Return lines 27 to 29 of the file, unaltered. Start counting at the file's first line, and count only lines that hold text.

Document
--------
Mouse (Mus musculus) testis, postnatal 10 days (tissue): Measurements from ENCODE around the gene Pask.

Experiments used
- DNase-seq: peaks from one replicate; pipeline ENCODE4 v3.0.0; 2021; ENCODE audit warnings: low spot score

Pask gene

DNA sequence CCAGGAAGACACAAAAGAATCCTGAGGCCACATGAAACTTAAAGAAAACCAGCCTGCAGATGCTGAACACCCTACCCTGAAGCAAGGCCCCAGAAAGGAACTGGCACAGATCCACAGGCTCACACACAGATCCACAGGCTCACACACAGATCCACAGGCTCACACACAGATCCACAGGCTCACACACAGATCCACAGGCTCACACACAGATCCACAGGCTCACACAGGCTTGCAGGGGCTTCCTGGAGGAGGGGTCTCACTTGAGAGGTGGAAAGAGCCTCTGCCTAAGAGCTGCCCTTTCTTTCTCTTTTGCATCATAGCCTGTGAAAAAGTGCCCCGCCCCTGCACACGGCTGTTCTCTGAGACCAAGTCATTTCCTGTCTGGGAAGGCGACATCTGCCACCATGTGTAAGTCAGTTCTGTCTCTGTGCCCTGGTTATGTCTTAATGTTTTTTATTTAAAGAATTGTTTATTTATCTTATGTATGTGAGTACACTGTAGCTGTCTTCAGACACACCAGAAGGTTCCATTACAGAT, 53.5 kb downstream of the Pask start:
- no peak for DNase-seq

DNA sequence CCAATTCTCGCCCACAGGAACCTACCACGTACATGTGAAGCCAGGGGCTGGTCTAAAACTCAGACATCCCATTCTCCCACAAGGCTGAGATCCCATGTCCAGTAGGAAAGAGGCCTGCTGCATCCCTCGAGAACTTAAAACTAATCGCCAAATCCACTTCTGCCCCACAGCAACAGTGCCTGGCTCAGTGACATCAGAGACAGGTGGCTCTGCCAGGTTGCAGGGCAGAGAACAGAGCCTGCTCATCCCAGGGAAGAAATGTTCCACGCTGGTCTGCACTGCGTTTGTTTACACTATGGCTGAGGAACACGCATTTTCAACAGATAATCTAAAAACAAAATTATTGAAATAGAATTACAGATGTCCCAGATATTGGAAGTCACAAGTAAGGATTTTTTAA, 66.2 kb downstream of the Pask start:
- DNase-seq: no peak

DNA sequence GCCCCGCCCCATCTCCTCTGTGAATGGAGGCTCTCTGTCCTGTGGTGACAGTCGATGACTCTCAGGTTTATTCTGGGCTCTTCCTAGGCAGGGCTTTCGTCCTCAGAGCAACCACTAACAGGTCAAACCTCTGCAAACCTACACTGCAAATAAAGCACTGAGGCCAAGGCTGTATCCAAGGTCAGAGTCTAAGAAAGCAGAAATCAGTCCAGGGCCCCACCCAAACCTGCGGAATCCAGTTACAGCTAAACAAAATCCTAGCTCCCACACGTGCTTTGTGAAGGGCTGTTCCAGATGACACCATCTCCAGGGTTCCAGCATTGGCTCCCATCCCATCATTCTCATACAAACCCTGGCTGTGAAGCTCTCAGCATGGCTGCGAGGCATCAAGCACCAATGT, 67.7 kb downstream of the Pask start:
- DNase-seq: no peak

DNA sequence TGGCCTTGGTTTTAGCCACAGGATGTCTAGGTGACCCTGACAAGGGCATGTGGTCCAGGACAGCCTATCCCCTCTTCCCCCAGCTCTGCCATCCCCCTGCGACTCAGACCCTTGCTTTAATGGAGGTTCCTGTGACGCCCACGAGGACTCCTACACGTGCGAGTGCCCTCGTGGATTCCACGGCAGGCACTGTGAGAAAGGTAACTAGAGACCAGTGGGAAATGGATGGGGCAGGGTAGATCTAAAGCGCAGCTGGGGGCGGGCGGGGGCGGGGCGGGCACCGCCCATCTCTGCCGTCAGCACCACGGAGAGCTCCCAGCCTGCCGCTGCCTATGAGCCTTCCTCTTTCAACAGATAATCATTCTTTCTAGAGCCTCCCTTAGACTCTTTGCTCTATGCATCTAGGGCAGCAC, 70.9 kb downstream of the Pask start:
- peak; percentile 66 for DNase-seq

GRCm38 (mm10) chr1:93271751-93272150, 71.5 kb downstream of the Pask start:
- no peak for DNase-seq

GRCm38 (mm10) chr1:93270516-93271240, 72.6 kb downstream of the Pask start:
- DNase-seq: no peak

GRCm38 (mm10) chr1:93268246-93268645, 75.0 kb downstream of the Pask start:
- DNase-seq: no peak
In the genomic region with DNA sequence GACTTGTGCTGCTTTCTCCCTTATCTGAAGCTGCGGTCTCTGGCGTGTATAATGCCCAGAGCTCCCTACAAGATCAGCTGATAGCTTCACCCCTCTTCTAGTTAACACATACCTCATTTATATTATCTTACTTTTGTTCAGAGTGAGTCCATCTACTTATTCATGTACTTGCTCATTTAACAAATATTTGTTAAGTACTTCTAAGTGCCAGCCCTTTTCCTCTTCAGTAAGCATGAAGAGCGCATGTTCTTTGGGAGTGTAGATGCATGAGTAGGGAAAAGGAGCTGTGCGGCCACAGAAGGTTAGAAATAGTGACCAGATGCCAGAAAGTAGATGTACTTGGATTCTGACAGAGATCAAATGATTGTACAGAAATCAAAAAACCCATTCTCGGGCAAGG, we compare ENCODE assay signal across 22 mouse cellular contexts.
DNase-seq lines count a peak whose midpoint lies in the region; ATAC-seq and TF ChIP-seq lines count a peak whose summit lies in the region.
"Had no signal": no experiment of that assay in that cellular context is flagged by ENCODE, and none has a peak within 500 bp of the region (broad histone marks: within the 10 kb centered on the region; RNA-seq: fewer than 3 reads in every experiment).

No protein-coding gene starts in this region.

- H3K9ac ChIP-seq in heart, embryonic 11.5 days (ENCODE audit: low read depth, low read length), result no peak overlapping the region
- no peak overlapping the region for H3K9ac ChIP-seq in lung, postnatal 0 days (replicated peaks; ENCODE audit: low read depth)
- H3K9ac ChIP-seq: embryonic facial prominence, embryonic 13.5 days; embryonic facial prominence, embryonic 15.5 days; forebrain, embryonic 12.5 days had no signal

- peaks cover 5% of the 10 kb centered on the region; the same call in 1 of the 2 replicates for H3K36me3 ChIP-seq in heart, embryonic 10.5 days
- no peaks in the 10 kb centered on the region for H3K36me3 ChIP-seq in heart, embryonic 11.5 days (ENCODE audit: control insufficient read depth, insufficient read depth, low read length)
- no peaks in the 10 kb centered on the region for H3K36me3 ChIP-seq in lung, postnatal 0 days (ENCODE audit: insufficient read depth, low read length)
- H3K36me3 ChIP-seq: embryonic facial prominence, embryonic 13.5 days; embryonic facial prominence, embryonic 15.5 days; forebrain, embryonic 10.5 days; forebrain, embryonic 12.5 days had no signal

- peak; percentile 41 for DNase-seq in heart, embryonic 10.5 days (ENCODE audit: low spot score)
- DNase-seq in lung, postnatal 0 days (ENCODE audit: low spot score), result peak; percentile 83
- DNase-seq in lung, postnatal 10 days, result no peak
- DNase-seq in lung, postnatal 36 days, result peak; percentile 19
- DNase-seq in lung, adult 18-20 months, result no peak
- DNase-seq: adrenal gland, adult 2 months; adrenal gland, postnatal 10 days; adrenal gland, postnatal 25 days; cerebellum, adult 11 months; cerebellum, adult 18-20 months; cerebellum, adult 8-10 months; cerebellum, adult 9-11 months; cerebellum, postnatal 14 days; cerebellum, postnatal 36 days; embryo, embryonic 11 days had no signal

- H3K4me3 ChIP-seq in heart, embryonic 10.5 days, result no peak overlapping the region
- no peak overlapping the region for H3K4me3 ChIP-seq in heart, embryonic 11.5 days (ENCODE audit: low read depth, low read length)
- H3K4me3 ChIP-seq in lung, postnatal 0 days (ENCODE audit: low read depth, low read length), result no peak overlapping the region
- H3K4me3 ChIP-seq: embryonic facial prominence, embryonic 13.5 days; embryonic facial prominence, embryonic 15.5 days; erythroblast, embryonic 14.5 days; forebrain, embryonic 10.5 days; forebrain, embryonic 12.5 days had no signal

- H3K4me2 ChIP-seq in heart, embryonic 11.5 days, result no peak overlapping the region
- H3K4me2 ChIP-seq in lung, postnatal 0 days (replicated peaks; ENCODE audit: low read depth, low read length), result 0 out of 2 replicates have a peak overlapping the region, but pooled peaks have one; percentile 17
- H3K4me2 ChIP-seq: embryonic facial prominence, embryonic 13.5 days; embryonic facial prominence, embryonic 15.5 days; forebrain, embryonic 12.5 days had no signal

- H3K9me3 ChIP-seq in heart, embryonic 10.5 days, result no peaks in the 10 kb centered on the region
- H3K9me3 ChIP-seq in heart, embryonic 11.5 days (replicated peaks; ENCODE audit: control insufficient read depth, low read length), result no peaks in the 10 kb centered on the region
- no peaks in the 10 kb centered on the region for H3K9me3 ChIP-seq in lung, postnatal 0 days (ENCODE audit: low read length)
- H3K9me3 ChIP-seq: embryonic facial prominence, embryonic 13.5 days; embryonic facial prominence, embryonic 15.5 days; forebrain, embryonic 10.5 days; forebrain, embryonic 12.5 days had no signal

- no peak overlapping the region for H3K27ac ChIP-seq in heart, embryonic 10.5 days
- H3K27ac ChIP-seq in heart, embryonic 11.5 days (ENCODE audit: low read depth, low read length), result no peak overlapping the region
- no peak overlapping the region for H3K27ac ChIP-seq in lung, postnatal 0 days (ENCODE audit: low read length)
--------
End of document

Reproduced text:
- no peaks in the 10 kb centered on the region for H3K36me3 ChIP-seq in heart, embryonic 11.5 days (ENCODE audit: control insufficient read depth, insufficient read depth, low read length)
- no peaks in the 10 kb centered on the region for H3K36me3 ChIP-seq in lung, postnatal 0 days (ENCODE audit: insufficient read depth, low read length)
- H3K36me3 ChIP-seq: embryonic facial prominence, embryonic 13.5 days; embryonic facial prominence, embryonic 15.5 days; forebrain, embryonic 10.5 days; forebrain, embryonic 12.5 days had no signal